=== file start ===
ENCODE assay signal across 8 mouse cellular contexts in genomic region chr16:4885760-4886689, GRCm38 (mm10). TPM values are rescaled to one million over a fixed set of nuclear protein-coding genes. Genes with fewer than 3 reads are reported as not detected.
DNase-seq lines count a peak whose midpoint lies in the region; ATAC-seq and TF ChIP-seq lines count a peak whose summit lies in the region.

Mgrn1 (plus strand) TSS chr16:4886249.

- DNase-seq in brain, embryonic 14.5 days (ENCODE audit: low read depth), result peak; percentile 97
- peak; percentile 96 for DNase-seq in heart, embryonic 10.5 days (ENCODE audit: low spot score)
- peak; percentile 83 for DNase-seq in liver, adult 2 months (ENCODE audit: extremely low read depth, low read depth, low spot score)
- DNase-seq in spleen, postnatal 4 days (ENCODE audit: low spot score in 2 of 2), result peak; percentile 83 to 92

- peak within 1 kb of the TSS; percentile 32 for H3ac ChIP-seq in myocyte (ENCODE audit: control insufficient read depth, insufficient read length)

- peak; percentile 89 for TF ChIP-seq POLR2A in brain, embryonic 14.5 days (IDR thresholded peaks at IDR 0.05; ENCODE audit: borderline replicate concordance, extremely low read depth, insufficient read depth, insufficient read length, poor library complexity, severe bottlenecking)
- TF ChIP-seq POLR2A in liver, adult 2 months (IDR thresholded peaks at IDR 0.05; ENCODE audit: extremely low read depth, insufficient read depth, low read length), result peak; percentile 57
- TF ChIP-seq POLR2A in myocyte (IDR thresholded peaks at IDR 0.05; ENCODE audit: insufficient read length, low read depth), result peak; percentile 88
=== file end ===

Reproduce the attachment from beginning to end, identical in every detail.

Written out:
ENCODE assay signal across 8 mouse cellular contexts in genomic region chr16:4885760-4886689, GRCm38 (mm10). TPM values are rescaled to one million over a fixed set of nuclear protein-coding genes. Genes with fewer than 3 reads are reported as not detected.
DNase-seq lines count a peak whose midpoint lies in the region; ATAC-seq and TF ChIP-seq lines count a peak whose summit lies in the region.

Mgrn1 (plus strand) TSS chr16:4886249.

- DNase-seq in brain, embryonic 14.5 days (ENCODE audit: low read depth), result peak; percentile 97
- peak; percentile 96 for DNase-seq in heart, embryonic 10.5 days (ENCODE audit: low spot score)
- peak; percentile 83 for DNase-seq in liver, adult 2 months (ENCODE audit: extremely low read depth, low read depth, low spot score)
- DNase-seq in spleen, postnatal 4 days (ENCODE audit: low spot score in 2 of 2), result peak; percentile 83 to 92

- peak within 1 kb of the TSS; percentile 32 for H3ac ChIP-seq in myocyte (ENCODE audit: control insufficient read depth, insufficient read length)

- peak; percentile 89 for TF ChIP-seq POLR2A in brain, embryonic 14.5 days (IDR thresholded peaks at IDR 0.05; ENCODE audit: borderline replicate concordance, extremely low read depth, insufficient read depth, insufficient read length, poor library complexity, severe bottlenecking)
- TF ChIP-seq POLR2A in liver, adult 2 months (IDR thresholded peaks at IDR 0.05; ENCODE audit: extremely low read depth, insufficient read depth, low read length), result peak; percentile 57
- TF ChIP-seq POLR2A in myocyte (IDR thresholded peaks at IDR 0.05; ENCODE audit: insufficient read length, low read depth), result peak; percentile 88